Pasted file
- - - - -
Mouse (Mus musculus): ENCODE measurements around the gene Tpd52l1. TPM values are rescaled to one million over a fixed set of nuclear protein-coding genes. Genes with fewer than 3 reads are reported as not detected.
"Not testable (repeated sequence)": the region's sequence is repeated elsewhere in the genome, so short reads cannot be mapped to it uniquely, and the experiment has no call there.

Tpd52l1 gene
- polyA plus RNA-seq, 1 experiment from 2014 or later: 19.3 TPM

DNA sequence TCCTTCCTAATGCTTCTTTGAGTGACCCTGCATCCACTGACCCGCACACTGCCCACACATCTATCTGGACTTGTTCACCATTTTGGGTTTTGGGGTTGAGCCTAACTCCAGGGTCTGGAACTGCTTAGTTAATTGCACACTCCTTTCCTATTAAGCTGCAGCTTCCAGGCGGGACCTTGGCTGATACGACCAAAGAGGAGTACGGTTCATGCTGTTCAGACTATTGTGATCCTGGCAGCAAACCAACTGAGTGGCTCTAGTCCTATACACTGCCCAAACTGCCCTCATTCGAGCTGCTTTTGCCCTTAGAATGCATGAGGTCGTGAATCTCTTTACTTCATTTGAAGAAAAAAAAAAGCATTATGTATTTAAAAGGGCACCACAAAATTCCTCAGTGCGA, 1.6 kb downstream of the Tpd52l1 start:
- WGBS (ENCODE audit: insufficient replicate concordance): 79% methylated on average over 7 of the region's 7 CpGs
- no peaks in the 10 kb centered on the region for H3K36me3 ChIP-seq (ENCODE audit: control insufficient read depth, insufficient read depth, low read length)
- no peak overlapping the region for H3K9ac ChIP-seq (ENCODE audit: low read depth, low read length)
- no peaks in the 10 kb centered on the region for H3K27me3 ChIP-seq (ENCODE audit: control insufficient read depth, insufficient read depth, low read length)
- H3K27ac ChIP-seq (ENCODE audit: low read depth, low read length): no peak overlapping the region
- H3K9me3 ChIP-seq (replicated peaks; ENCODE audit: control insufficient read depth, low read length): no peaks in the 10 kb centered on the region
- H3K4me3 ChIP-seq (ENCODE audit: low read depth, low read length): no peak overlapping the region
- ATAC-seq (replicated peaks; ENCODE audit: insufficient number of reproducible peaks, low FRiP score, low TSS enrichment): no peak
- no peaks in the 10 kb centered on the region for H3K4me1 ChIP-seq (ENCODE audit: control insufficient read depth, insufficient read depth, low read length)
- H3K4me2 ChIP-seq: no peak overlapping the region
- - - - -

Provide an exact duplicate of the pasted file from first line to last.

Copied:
Mouse (Mus musculus): ENCODE measurements around the gene Tpd52l1. TPM values are rescaled to one million over a fixed set of nuclear protein-coding genes. Genes with fewer than 3 reads are reported as not detected.
"Not testable (repeated sequence)": the region's sequence is repeated elsewhere in the genome, so short reads cannot be mapped to it uniquely, and the experiment has no call there.

Tpd52l1 gene
- polyA plus RNA-seq, 1 experiment from 2014 or later: 19.3 TPM

DNA sequence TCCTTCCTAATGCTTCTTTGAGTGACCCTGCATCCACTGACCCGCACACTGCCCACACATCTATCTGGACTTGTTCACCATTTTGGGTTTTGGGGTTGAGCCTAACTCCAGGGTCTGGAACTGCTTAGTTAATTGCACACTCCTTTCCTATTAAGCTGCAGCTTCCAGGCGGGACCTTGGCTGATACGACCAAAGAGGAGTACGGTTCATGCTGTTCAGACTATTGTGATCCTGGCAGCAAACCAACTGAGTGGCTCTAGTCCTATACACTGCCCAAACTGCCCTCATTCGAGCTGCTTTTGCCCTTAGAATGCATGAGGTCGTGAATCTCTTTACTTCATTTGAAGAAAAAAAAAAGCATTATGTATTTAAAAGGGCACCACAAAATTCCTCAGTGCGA, 1.6 kb downstream of the Tpd52l1 start:
- WGBS (ENCODE audit: insufficient replicate concordance): 79% methylated on average over 7 of the region's 7 CpGs
- no peaks in the 10 kb centered on the region for H3K36me3 ChIP-seq (ENCODE audit: control insufficient read depth, insufficient read depth, low read length)
- no peak overlapping the region for H3K9ac ChIP-seq (ENCODE audit: low read depth, low read length)
- no peaks in the 10 kb centered on the region for H3K27me3 ChIP-seq (ENCODE audit: control insufficient read depth, insufficient read depth, low read length)
- H3K27ac ChIP-seq (ENCODE audit: low read depth, low read length): no peak overlapping the region
- H3K9me3 ChIP-seq (replicated peaks; ENCODE audit: control insufficient read depth, low read length): no peaks in the 10 kb centered on the region
- H3K4me3 ChIP-seq (ENCODE audit: low read depth, low read length): no peak overlapping the region
- ATAC-seq (replicated peaks; ENCODE audit: insufficient number of reproducible peaks, low FRiP score, low TSS enrichment): no peak
- no peaks in the 10 kb centered on the region for H3K4me1 ChIP-seq (ENCODE audit: control insufficient read depth, insufficient read depth, low read length)
- H3K4me2 ChIP-seq: no peak overlapping the region